What images spring to mind when you think of the English countryside. Are you thinking of gentle, rolling hills of patchwork fields? Or of dramatic, rugged mountain peaks with deep gorges and far off glistening lakes? Even we thought it offered pleasant but uninspiring landscapes. It turns out, we’ve been wrong about everything! If you want to see some of the most magnificent landscapes on the planet, the UK is the place to go. The UK’s largest gorge is in the county of Somerset in the south west of England. For the best views and a real feel for just how impressive this place is, the Cheddar Gorge cliff top walk is the way go.
Cheddar Gorge Cliff Top Walk
Climbing Jacob’s Ladder and 250 million years of our planet’s history
Our exhilarating 3 mile Cheddar Gorge cliff top walk began at the at the base of Jacob’s Ladder. Aptly named, Jacob’s Ladder ascends the gorge and there’s a staggering 274 steps to reach the top. There are a few, much needed, stopping points on the way up. On reaching the top you’ll feel delighted to have made it. If the length of Jacob’s Ladder represents Earth’s geological timeline, human history is the thickness of a sheet of paper on the top step. The vastness of time becomes clear when you gaze back at 250 million years disappearing into the Cheddar Woods below.
We brought my Dad along for our trip to Cheddar Gorge. Dad’s in his 70’s, keeps a brisk pace and he’d put me to shame climbing Jacob’s Ladder. I insisted he lead the way to save my embarrassment as he was bound to overtake me! His face tells another story though.
Spectacular Views from Pavey’s Lookout Tower
So you think you’ve reached the top? Think again! Pavey’s Lookout Tower is another 48 steps but if you’ve made it this far, you must climb it. It’s not for the faint hearted and NOT for those scared of heights. You’re rewarded with stunning views across the Mendip Hills, Exmoor and the Somerset Levels.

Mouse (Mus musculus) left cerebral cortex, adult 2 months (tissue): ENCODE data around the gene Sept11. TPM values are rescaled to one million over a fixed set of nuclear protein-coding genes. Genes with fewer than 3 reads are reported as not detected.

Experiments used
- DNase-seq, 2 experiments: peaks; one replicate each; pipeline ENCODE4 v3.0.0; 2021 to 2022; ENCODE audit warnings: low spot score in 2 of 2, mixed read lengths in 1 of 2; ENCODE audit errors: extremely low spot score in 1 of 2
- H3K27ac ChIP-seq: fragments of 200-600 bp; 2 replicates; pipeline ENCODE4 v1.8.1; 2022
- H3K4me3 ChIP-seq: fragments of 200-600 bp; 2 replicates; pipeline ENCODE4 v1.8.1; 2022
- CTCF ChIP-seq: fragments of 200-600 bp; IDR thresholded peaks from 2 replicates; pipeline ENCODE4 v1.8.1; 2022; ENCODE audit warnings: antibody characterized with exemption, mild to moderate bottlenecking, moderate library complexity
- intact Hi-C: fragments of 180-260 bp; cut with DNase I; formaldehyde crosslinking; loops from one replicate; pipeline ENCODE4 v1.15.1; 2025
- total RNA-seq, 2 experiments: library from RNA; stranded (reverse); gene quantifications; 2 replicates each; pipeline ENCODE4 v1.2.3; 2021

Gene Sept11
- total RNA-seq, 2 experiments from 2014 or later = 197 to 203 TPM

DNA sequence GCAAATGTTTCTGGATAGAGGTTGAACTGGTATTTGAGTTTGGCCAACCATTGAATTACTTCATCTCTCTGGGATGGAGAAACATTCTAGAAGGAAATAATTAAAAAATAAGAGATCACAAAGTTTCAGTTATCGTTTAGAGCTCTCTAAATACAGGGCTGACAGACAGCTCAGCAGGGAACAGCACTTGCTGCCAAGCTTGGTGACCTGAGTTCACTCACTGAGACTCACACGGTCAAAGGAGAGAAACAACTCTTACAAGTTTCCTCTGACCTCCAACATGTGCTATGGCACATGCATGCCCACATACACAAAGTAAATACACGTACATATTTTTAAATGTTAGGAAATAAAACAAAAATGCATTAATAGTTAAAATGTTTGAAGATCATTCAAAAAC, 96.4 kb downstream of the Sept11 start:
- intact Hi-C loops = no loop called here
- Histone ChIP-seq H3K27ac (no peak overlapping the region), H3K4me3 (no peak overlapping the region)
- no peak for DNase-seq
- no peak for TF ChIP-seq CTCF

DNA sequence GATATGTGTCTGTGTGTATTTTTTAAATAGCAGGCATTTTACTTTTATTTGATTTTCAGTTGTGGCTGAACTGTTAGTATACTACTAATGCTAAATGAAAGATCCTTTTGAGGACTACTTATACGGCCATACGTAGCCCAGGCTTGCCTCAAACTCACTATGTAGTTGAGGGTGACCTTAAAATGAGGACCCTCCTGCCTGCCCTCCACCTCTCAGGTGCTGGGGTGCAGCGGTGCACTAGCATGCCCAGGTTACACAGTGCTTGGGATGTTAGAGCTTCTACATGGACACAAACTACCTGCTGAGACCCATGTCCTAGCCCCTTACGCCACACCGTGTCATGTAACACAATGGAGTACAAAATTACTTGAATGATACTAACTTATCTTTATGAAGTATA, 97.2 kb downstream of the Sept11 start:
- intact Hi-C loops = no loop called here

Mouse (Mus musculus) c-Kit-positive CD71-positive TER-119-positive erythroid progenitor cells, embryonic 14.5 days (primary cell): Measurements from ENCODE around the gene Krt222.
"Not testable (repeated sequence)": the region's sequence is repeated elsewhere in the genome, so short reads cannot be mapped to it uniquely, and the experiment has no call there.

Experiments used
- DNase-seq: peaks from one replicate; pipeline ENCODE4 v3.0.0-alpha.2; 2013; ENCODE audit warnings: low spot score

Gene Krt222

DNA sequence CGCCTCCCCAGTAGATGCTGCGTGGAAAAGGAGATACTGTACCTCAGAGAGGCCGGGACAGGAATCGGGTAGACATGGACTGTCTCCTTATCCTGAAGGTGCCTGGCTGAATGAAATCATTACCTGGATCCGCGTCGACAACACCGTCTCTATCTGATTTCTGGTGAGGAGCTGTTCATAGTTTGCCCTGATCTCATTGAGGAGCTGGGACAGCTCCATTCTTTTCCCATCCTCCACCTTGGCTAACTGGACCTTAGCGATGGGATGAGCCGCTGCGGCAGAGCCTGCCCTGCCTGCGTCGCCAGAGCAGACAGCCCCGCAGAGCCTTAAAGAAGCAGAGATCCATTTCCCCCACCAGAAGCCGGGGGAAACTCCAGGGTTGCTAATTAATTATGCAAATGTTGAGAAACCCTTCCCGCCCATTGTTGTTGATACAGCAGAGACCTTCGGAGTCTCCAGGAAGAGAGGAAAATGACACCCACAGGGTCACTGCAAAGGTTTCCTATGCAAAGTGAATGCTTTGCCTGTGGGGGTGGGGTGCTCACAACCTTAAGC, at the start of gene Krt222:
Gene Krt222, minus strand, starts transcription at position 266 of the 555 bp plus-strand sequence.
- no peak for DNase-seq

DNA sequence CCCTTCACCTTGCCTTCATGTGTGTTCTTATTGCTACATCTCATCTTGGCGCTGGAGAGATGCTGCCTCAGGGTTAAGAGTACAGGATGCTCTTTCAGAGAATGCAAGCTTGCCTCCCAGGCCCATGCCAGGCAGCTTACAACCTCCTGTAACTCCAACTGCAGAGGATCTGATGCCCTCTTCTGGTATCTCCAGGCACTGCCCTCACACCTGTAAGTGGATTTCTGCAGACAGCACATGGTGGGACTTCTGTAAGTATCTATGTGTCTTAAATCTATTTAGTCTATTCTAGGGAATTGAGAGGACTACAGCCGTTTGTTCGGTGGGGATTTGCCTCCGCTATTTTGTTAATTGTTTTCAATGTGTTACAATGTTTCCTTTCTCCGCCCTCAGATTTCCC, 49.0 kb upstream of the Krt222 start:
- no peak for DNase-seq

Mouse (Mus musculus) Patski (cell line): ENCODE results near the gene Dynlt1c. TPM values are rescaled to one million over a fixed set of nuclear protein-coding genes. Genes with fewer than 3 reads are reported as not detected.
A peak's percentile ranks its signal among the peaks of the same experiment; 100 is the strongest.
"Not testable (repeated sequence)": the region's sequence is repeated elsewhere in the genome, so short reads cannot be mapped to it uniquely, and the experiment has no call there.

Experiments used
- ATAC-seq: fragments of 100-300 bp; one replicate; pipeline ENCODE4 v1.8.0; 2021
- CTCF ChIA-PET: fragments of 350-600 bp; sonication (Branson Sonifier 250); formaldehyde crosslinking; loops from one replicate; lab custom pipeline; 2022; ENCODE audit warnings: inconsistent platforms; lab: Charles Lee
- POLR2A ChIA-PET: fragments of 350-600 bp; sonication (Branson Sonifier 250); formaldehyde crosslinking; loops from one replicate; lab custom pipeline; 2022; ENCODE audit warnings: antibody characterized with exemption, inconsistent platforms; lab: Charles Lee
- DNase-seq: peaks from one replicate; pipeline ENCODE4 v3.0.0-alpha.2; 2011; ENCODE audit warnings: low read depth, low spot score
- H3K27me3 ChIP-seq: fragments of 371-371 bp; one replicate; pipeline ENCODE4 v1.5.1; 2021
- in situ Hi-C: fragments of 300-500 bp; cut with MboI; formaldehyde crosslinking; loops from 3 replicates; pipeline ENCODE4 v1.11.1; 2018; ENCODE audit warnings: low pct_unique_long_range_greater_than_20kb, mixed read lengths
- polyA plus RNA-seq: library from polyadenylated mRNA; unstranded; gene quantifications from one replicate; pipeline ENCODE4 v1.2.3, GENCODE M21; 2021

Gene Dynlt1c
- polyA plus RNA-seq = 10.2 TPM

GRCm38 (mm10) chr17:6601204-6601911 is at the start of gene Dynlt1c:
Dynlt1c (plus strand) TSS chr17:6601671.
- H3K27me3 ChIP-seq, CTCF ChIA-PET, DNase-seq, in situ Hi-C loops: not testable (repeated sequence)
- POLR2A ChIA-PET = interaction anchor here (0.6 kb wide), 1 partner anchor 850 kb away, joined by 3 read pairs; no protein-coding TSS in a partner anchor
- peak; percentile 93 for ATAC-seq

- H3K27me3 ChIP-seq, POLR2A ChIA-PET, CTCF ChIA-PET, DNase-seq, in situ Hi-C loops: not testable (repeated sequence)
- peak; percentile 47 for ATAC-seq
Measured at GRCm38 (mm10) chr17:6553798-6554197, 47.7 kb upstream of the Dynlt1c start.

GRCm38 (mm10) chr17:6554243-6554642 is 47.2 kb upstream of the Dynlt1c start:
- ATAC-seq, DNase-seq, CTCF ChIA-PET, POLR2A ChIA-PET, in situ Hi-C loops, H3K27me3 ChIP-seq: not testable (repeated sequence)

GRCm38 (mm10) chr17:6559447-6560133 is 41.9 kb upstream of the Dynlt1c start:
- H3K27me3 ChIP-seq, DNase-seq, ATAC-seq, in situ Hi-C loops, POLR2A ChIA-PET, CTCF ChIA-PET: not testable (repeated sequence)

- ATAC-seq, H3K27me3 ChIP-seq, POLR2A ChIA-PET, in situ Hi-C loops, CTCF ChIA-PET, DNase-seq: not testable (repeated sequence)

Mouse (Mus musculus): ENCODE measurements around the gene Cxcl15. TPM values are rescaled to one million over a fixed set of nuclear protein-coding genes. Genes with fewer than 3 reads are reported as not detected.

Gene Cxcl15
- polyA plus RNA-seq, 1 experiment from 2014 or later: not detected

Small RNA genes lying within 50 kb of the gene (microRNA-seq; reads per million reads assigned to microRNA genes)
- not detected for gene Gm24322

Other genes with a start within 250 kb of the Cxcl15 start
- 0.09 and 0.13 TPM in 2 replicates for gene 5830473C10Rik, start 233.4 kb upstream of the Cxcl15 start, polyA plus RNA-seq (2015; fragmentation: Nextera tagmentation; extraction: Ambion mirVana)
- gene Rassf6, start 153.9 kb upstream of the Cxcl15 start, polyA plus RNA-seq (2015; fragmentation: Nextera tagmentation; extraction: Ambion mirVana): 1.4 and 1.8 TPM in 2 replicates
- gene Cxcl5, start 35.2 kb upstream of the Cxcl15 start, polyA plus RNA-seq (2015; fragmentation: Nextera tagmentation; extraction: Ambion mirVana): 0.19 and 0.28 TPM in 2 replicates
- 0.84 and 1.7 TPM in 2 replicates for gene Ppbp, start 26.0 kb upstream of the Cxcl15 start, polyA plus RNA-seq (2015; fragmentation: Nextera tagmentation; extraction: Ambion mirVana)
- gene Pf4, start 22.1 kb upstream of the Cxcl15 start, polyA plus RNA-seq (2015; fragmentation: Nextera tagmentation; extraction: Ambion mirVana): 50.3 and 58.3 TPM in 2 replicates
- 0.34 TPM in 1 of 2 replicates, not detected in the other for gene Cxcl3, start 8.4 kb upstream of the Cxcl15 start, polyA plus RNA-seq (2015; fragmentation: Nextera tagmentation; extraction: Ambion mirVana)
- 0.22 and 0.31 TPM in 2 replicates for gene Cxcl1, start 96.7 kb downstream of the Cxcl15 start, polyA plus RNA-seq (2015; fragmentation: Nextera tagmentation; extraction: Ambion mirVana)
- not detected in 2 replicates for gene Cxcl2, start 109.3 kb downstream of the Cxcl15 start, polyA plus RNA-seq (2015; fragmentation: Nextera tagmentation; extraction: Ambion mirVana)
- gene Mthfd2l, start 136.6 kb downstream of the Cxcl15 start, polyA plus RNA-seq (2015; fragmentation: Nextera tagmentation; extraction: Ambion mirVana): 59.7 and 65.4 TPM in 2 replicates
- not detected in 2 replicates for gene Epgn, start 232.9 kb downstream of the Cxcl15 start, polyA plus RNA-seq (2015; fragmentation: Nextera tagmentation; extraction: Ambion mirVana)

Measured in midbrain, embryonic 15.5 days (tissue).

Cheddar Gorge Cliff Top Walk
Now I guess, if you’re short of time and you have fine, healthy knees you could go back down Jacob’s Ladder. That’d be a waste though as the Cheddar Gorge cliff top walk is stunning.
The terrain is quite rough in parts. Most of the first half is uphill. It’s rocky underfoot and there are a few low hanging branches and protruding tree roots. Although we had fine weather, it’ll be pretty muddy and slippery after any rain.
We stopped to take loads of photos. The scenery demands it and it’s a good excuse to take a break from the uphill climb. My Dad was still leading the way though and there was no stopping him!
There were plenty of people better organised than us who stopped for their picnic lunch on the trail. With these views, who can blame them?
Gorgeous Scenery of the Cheddar Gorge Cliff Top Walk
The expansive views all along the Cheddar Gorge cliff top walk are spectacular.
Want to explore more of the UK’s incredible scenery? Check out the breathtaking landscape of the English Lake District.
The path is set well back from the cliff edges and it’s hard to resist getting a closer look. Vertigo will kick in, even for those without acrophobia. There’s a 450 foot vertical drop back to the village below!
Most of Cheddar Gorge is home to Cheddar Woods. As you’d expect from British woodland, this is a fine habitat for local fauna and wildlife. This tree stump was completely covered by some sort of growing mushroom.
The woodland floor is covered in ferns with their vibrant leaves giving a green mist like look.
We were even treated to the final few days of the bluebell season!
Love British bluebells? Take a look at a carpet of bluebells in England.
The Cheddar Gorge cliff top walk is a circular 3 mile route. Towards the halfway mark, the route brought us down a steep sided drop through some woods. There’s bound to be an easier way down, and when Dad was halfway down it, he sure wished he’d taken it. He managed to get down in one piece though. Just!